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How a CRPF bullet ended the dreams of a Kashmiri youth who wanted to be a teacher

By Raqib Hameed Naik, TwoCircles.net

Baramulla: Over the past few decades, the fight for self-determination in Kashmir has seen thousands of valley residents killed, maimed, and tortured at the hands of security forces. Needless to say, most of the people suffering in the Valley just happened to be at the wrong place at the wrong time, and the story of Sajad Ahmed Bhat is no different. For the past three years, the 22-year-old divides his entire day between his prayers and staring at the bare walls in his parents’ modest house in Baramulla district. The walls are his acquaintances, Bhat says.

The only son of his parents, Sajad had dreams of becoming a teacher to educate the children in his village, but destiny had something else in store for the teenager.

For him, everything changed with a bullet fired by the CRPF troopers, which took out his left eye, washing away his dreams of becoming a teacher.

The fateful day of February 10

The year of 2016 witnessed large-scale protests in the Valley following the encounter of Burhan Wani. However, this was not the first such protest, and it is unlikely to be the last. In February 2013, the Valley erupted in protests following the hanging of parliament attack convict Afzal Guru. As the protests intensified and spread across the valley, Sajad continued his life unperturbed and went to attend his tuitions at a local coaching center. Sajad was a Class 12 student and extremely interested in political science, economy and Islamic studies.

The classes were finished by 2 pm, but Sajad knew he had to rush home when he realized that there was a procession going on, with people raising slogans. But as he came out of the gate, he found himself trapped in between protesters and CRPF troopers. Before he could even think of hiding or get away, CRPF men pulled the trigger and fired at the crowd.

The bullets hit four people that day in Baramullah and Sajad was one of them. The bullet hit his left eye, and he fell on the deserted street.

“When I touched my eye, I could feel blood oozing out of my eye. I thought a stone had hit me. People who were taking me to a hospital wouldn’t let me touch my head,” said Sajad.

He was taken to a nearby hospital from where he was referred to Sher-e-Kashmir Institute of Medical Sciences (SKIMS) in Srinagar. He was profusely bleeding from his head and some doctors at SKIMS thought that he was dead.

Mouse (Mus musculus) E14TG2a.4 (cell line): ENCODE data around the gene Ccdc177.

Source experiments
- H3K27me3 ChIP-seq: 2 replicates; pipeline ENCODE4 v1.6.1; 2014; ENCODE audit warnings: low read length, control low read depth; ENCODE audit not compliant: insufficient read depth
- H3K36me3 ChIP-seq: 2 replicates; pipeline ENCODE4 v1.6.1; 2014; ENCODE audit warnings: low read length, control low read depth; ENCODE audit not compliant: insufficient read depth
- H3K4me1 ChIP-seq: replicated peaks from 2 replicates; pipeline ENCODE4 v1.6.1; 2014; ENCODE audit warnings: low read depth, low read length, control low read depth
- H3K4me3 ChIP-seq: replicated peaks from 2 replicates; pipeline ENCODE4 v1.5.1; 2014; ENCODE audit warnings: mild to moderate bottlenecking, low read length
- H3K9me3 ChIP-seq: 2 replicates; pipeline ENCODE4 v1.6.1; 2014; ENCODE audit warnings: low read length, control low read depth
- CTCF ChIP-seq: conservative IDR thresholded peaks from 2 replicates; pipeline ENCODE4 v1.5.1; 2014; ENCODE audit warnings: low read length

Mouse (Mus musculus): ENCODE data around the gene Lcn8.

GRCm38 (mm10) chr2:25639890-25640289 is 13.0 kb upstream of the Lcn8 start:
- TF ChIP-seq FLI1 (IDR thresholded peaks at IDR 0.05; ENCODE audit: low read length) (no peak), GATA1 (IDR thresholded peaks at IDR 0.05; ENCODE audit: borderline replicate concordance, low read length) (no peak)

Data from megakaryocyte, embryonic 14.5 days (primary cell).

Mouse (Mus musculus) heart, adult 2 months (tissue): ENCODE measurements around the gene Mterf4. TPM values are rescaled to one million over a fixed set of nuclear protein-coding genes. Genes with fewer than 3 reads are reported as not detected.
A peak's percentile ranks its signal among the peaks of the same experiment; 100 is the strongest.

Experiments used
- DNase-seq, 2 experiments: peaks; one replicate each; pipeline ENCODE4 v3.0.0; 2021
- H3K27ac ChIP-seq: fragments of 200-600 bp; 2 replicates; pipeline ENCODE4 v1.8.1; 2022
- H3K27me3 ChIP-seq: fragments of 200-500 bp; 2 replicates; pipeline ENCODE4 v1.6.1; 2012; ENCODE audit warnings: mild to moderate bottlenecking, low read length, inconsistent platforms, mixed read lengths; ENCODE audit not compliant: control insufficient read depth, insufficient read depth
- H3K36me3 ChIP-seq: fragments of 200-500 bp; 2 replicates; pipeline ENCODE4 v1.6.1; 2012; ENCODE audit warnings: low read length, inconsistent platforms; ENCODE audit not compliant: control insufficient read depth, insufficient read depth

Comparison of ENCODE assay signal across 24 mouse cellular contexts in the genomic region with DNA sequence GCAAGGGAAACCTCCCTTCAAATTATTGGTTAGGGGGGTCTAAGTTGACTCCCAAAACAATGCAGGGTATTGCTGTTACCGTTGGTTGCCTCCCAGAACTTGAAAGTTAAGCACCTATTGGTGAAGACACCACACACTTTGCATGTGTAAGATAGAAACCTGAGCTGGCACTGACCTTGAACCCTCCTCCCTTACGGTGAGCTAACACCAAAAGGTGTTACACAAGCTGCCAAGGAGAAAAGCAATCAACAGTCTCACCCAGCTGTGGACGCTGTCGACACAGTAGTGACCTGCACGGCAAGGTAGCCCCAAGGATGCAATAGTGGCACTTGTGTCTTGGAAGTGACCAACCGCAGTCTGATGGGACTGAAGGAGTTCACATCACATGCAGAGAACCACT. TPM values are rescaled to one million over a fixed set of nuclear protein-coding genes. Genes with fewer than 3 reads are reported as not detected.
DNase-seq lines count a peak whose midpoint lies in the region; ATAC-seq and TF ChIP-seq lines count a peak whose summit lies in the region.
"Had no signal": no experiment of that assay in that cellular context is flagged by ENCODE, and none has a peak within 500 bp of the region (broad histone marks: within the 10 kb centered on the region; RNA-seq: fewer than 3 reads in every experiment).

“They told us that he was dead. But suddenly Sajad stood up and doctors were startled to see him alive because they had thought that he was hit in the brain. He was instantly rushed to the operation theater,” says Farooq Ahmed Mir, a local who had taken Sajad to the hospital.

For the next six months, Sajad remained unconscious and bed-ridden in the hospital. But waking up did not make him any happier.

“When I woke up and touched my left eye, I was in shocked to feel just a deep hole and nothing more,” Sajad recollects.

The tragic past of the Bhat family

Sajad getting shot wasn’t the first tragedy that has befallen the Bhat family. 21 years ago Sajad’s uncle, then a student and also named Sajad was shot dead by security forces in the neighbourhood. No wonder, the family has lost belief in the government and the judicial system and they don’t even bother to vote in elections.

Sajad’s father, Zahoor Ahmed Bhat, 55, is a farmer who earns Rs 4,000 a month and experiencing stress and depression seeing the condition of his only son.

“He was the only child I had; they even didn’t let him live a normal life. My heart aches when I see him in this situation. He doesn’t remember things. He stays by himself most of the time and doesn’t feel like talking most of the time,” says Zahoor.

His mother, Meema Begum, works in a local school as a cook, which helps her earn Rs 1,000 a month. The family finds it very difficult to make ends meet as most of their money is spent on their son’s medicines.

“Sajad was born a decade after our marriage and we had been relying on him to take us out from poverty,” says Meema.

“He used to say that I will give you a better life after he starts earning, but see how destiny turned out to be. They killed half of my son and let him live with the other half for rest of his life,” Meema adds in a tearful voice.

Finding hope, and refuge in Islam

Since the tragic turn of events, Sajad has found solace in his religion and he prays five times a day and gives “Azan (Call to prayers)” in the village mosque. After staying away from studies for over four years, he has also submitted his examination form for Class 12th last month.

“I can’t properly read the books or remember things, but I am still trying my best to continue my studies. Besides the financial condition of my home is very bad. How long will my parents earn for me?” he asks.

“I have to look out for a job which can give me decent earning,” he says.

Leaving behind the scars, Sajad besides continuing his studies now wants to become an Imam (the person who leads prayers in a mosque).

“I find peace when I pray,” he adds.